Speed Reading — Eczema and Itchiness - Level 3 — 200 wpm

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One of the most annoying things in life is an itch that won't go away. Scientists have worked for decades to find out why we itch, and to find a cure. Researchers at Harvard Medical School in the USA have discovered that skin bacteria make us itch when they interact with our nerve cells. Lead researcher Liwen Deng said the bacteria are linked to many diseases that cause itchiness. The most common disease is eczema. Dr Leng wrote: "It's not the nicest bug to have on you, for sure. Many patients carry on their skin the very microbe we've now shown for the first time can induce itch." She added that: "Itches can be quite debilitating in patients who suffer from chronic skin conditions."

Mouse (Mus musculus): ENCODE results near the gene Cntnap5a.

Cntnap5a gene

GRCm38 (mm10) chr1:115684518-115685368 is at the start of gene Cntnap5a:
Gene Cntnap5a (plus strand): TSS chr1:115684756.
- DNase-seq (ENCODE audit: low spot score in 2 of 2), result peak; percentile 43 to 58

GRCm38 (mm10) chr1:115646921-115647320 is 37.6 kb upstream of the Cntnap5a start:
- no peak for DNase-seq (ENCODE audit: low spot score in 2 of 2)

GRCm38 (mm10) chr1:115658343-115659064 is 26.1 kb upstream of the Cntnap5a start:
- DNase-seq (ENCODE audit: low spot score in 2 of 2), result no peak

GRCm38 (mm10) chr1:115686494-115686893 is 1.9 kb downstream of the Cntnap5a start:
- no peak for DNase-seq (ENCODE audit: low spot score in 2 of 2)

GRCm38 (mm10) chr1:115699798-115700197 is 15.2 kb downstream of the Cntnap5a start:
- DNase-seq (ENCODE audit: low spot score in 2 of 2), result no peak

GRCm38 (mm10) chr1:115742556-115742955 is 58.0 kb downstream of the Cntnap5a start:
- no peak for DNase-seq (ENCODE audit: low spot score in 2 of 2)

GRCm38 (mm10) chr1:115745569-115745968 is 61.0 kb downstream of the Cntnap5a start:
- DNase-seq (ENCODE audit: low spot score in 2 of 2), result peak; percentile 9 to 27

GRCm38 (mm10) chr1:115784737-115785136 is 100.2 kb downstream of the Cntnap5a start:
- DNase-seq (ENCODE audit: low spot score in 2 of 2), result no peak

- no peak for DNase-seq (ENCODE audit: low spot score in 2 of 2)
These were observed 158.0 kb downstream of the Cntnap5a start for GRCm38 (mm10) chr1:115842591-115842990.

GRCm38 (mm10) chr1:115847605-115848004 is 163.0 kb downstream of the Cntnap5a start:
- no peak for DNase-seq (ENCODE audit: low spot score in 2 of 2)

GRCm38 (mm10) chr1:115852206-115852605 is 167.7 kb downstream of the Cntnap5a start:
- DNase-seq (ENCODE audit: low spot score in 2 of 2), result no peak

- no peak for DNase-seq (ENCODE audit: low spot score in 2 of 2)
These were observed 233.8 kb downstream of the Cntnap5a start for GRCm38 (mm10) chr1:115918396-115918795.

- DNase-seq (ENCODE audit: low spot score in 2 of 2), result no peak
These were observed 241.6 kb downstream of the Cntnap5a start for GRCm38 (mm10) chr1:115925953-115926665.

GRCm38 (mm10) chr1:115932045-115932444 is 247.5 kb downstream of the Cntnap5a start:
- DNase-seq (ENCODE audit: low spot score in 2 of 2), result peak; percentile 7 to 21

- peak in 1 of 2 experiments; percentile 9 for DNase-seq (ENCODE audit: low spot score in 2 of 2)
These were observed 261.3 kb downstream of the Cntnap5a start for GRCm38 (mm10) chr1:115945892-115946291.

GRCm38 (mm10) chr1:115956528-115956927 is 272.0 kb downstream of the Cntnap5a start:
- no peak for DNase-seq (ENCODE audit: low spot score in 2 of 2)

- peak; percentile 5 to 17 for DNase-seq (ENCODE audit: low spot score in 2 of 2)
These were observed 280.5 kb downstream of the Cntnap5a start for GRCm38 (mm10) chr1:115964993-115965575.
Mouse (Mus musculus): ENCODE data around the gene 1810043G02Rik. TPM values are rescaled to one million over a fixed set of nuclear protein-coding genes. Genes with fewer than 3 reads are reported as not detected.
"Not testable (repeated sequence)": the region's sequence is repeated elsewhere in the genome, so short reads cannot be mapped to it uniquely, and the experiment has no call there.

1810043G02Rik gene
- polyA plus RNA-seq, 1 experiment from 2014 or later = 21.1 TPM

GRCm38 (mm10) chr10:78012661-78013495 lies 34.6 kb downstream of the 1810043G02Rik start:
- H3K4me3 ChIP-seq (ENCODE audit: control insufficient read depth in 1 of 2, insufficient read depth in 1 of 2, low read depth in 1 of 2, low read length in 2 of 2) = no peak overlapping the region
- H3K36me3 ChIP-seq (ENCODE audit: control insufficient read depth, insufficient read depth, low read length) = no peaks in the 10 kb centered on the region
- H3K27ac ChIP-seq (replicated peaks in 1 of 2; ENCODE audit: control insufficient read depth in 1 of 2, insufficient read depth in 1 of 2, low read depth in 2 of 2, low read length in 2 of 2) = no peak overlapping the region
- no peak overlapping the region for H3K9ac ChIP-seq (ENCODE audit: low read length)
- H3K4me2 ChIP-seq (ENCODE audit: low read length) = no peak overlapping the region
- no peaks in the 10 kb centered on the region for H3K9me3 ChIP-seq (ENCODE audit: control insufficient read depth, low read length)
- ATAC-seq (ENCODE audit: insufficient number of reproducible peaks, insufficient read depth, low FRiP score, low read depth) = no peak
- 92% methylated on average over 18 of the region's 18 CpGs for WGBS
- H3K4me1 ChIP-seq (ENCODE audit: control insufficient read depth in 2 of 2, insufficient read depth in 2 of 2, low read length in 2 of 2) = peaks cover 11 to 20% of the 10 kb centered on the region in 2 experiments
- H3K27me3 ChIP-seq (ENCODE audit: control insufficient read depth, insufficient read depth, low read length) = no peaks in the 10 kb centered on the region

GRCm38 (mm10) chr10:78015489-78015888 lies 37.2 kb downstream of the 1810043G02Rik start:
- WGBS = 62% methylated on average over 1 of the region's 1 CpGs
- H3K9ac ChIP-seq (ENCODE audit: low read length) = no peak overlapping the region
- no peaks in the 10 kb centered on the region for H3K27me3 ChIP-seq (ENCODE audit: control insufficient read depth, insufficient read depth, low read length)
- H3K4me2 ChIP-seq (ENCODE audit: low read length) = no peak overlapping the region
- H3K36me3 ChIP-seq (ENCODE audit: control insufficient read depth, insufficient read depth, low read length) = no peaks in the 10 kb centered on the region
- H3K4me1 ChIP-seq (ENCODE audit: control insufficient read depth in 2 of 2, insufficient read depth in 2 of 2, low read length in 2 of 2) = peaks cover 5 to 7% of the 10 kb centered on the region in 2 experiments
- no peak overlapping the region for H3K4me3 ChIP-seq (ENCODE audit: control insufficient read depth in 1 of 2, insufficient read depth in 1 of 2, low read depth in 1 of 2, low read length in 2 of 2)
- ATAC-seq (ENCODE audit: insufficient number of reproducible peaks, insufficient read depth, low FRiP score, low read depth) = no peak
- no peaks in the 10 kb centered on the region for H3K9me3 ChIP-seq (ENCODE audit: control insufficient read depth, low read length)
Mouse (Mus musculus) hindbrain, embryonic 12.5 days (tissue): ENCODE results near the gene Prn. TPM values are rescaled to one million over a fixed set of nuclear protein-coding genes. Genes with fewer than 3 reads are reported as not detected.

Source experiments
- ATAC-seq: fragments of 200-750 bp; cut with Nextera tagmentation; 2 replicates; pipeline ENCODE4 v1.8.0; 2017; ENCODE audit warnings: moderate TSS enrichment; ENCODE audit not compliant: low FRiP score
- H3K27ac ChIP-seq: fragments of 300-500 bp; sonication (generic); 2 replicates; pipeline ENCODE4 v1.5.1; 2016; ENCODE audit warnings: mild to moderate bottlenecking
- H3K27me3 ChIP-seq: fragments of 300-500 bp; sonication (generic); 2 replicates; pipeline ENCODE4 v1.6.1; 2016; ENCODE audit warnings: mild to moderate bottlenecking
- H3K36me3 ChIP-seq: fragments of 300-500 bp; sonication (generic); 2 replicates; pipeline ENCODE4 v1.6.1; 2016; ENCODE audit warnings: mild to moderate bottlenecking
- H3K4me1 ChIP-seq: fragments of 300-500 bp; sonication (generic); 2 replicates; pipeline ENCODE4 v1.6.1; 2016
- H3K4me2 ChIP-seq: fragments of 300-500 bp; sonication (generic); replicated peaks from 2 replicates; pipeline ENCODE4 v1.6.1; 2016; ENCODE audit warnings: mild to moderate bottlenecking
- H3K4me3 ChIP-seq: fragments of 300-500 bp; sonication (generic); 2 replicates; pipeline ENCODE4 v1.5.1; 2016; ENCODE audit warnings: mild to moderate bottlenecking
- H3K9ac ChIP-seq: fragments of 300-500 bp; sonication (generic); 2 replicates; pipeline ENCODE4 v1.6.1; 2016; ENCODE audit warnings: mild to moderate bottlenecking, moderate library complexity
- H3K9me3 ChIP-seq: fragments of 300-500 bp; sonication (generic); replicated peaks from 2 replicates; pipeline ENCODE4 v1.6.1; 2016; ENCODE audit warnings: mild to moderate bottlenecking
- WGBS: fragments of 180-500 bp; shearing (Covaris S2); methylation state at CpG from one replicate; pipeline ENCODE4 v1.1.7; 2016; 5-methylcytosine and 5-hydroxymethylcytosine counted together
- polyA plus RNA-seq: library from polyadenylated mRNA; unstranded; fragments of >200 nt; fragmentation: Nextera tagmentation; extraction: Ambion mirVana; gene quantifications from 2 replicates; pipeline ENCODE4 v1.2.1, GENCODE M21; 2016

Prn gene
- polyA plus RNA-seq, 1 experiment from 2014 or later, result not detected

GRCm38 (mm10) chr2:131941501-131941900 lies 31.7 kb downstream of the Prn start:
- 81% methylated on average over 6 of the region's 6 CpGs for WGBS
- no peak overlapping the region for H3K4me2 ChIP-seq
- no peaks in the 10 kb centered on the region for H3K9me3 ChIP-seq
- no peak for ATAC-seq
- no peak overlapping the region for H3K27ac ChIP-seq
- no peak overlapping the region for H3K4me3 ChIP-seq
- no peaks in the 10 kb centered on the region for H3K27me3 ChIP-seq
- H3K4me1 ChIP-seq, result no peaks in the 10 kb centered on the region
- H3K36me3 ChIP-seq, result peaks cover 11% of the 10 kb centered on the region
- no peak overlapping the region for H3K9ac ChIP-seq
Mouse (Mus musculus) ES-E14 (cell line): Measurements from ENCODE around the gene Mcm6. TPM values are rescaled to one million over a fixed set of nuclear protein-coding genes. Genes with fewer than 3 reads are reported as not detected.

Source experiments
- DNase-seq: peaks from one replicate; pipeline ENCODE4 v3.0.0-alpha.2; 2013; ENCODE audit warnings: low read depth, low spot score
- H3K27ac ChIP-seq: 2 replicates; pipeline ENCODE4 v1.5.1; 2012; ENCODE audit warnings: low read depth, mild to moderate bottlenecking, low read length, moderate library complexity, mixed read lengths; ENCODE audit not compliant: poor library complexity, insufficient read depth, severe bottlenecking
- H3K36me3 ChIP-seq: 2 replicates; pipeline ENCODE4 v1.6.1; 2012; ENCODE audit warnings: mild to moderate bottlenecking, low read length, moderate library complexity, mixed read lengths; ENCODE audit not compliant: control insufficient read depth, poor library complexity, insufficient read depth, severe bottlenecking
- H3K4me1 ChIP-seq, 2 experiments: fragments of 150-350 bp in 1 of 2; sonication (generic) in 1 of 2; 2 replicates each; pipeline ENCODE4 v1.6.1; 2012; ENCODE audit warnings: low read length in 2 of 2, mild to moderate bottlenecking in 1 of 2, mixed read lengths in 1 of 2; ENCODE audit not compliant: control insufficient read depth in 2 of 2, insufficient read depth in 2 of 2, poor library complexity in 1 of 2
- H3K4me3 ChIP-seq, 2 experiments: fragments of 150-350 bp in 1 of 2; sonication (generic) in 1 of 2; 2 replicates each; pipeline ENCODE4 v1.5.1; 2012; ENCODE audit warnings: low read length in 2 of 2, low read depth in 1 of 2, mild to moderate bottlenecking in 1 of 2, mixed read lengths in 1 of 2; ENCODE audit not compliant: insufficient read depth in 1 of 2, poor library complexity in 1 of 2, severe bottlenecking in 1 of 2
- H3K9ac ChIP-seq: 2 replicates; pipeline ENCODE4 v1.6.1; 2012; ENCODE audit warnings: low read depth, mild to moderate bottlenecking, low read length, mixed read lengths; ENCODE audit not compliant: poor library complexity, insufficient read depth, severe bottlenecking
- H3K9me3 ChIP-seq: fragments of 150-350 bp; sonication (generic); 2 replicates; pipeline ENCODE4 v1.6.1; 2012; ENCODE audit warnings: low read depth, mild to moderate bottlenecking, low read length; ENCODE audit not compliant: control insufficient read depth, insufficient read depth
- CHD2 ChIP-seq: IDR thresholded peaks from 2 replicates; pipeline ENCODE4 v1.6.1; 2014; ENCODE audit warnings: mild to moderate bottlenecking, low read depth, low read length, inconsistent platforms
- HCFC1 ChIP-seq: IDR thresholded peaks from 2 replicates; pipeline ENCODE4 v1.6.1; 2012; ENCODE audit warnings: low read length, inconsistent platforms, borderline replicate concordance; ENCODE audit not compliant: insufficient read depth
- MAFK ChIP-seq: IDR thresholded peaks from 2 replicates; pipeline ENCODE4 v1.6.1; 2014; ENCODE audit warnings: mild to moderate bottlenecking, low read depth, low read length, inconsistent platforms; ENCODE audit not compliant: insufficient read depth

Dr Leng and her colleagues conducted their research on mice. They found an enzyme (which they dubbed V8) that was responsible for itching in the test mice. The V8 enzyme triggered a protein that made the mice itch. The scientists engineered the protein and developed a drug to stop it making the mice itch. The drug could be used to make anti-itch medication. This could block the itching process in humans. This is good news for eczema sufferers. Eczema affects around 245 million people globally. As well as itchiness, sufferers often get redness on their skin and a rash. They may also get small blisters and a thickening of the skin. Eczema is twice as common in females as it is in males.

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